Capt. John Smith and Pocahontas
Written and Researched by Margaret Odrowaz-Sypniewski, B.F.A.

The controversial issue of John Smith and Pocahontas is a subject of considerable debate. Philip L. Barbour first formulated evidence in his The Three Worlds of Captain John Smith. This book explains that the apparent lifesaving actions of Pocahontas was in fact part of an adoption ritual that was misinterpreted by Smith. This is accepted by Mossiker, Karen Ordahl Kupperman, Jean Fritz, Peter Hulme, and J.A. Leo Lemay (all scholars in the area of Powhatan history). Helen Rountree doesn't fully accept the theory because she felt that too little was known about the Powhatan adoption rituals to be certain. In order to explore this further we must look at the facts:

The claim has also been made that Thomas Jefferson was a descendant of Pocahontas, however, he is a not a direct descendant. His father Peter Jefferson married Jane Randolph, eldest daughter of Isham and Jan Rodgers Randolph of Dungeness. The "Pocahontas blood" was brought into the Randolph family by Isham's younger brother, Richard Randolph of Curles, who married Jane Bolling (The Randolphs of Virginia. Garden City, N.Y.: Doubleday, 1972, x-xxi, 43.).

The noble disposition of Pocahontas was said to have been transmitted to all her descendants. The Bollings, Randolphs, and other Virginia aristocracy were proud to name her as an ancestor.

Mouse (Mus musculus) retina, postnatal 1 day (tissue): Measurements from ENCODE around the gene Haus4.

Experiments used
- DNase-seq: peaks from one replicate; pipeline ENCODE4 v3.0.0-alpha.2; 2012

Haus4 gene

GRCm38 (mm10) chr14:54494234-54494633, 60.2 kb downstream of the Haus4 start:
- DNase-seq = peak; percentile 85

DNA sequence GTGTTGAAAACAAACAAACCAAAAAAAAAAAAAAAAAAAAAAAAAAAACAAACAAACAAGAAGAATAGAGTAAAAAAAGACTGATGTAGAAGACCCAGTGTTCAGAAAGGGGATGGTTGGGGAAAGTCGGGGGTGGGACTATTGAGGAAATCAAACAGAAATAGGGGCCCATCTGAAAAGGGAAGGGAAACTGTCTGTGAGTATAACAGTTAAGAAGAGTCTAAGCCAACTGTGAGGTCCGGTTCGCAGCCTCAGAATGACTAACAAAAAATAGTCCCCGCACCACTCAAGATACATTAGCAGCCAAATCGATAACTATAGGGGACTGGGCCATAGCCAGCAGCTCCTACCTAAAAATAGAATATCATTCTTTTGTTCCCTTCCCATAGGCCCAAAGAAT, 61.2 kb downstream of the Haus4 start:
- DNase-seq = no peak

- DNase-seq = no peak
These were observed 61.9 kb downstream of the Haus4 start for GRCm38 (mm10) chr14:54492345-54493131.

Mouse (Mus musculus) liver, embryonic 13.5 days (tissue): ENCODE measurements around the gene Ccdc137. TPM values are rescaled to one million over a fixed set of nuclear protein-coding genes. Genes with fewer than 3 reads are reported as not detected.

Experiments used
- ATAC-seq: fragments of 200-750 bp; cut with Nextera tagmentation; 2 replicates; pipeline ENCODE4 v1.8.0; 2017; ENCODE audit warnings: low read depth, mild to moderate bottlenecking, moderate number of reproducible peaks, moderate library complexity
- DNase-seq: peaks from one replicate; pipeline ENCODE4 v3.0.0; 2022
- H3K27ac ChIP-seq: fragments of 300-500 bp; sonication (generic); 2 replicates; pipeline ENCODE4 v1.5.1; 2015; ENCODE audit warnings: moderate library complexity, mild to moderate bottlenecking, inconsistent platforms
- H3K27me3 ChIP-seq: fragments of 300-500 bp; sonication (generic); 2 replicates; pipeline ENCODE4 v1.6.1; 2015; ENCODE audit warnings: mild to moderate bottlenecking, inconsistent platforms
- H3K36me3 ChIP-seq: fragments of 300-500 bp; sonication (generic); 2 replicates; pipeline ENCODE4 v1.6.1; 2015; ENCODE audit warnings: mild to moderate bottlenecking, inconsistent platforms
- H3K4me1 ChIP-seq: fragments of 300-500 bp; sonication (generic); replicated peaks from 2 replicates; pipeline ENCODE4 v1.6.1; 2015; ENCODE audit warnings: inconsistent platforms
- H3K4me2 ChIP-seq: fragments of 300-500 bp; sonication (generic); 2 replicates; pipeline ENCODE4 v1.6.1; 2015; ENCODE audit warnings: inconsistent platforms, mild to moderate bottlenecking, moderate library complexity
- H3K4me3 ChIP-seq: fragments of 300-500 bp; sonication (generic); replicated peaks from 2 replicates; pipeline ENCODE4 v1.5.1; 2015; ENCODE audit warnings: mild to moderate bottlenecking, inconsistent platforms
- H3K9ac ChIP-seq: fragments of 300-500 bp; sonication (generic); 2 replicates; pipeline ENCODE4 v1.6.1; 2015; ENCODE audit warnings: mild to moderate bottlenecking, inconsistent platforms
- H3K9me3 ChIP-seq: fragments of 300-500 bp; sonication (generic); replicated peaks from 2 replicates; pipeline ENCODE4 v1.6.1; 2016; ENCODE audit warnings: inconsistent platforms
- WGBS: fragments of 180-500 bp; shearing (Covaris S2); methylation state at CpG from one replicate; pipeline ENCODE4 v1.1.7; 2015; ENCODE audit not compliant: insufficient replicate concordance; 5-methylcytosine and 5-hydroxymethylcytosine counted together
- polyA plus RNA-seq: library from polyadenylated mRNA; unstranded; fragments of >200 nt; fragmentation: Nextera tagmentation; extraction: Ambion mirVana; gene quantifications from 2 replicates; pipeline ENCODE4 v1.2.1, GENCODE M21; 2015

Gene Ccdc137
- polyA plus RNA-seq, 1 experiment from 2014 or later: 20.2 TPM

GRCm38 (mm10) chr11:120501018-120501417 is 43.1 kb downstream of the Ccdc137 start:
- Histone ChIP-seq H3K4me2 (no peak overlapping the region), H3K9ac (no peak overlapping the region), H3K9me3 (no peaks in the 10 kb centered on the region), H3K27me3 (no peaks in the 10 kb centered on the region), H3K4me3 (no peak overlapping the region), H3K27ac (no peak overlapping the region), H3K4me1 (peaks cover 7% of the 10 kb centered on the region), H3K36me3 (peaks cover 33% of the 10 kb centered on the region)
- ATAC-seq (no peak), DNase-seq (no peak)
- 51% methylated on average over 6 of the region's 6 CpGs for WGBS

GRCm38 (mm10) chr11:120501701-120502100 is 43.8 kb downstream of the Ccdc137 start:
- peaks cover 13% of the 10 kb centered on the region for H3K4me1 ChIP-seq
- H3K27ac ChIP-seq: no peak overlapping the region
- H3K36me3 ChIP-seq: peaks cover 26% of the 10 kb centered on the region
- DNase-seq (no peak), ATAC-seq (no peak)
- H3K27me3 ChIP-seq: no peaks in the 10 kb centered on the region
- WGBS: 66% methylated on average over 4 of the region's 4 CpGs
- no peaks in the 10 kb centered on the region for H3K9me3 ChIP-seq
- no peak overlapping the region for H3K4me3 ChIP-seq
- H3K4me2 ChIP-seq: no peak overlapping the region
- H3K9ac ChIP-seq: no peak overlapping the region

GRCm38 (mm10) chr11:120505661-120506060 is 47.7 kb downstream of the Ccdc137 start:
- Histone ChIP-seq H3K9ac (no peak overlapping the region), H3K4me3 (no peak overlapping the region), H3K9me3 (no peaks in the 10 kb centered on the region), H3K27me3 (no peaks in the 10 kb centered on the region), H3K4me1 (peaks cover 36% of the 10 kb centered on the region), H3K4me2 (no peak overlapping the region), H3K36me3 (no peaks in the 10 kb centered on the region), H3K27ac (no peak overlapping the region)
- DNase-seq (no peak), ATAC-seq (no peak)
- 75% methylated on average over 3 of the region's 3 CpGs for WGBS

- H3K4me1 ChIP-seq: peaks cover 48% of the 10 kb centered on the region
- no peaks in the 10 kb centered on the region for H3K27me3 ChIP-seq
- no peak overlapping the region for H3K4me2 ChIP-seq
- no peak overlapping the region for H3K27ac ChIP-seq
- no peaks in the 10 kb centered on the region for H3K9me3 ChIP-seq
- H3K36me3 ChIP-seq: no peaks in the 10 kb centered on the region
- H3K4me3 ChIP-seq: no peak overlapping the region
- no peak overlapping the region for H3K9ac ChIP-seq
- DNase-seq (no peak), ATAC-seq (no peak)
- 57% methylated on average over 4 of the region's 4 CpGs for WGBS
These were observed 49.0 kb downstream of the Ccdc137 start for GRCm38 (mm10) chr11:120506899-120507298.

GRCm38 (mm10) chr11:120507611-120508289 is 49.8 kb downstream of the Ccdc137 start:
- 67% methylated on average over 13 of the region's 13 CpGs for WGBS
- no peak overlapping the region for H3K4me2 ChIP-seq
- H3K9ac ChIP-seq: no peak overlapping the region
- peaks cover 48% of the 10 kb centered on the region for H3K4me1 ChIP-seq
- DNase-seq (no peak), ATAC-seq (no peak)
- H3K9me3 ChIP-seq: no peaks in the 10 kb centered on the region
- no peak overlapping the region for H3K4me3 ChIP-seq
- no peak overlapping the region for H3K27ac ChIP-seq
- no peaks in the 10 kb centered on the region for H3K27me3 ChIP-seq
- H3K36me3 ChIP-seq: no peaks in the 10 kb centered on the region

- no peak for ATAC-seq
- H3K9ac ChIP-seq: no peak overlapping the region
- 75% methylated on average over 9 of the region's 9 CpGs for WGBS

However, during the days of this event, many Europeans saw her as turning her back on her own people (as a traitor). The popular view was that intermarriage was not to be encouraged. They thought it morally wrong and unnatural. They were forewarned, before they left England, to avoid intermarriage with the people of the New World:

They may not marry nor give in marriage to the heathens, that are uncircumcised. ... William Symonds using Genesis 12:1-3 describing God's calling of Abraham. By 1662, Virginia had a law that prohibited interracial marriage, which was amended in 1691 to remove any doubt that Indians were included in this ban:

"that for a time to come whatsoever English or white man or woman being free shall intermarry with a Negro, or Indian man or woman, bound or free, shall within three months thereafter be banished and removed from the dominion forever." This law was inacted to "to prevent the abominable mixture and spurious issue which may hereafter increase in this dominion."

Another law was on the books, in Massachusetts, prohibiting marriage between whites and non-Caucasions, and in 1786 a law specifically banned marriage between Indians and whites.


Strachey, William. History of Travel into Virginia Brittania, 1612.

(For other sources see; Powhatan Page

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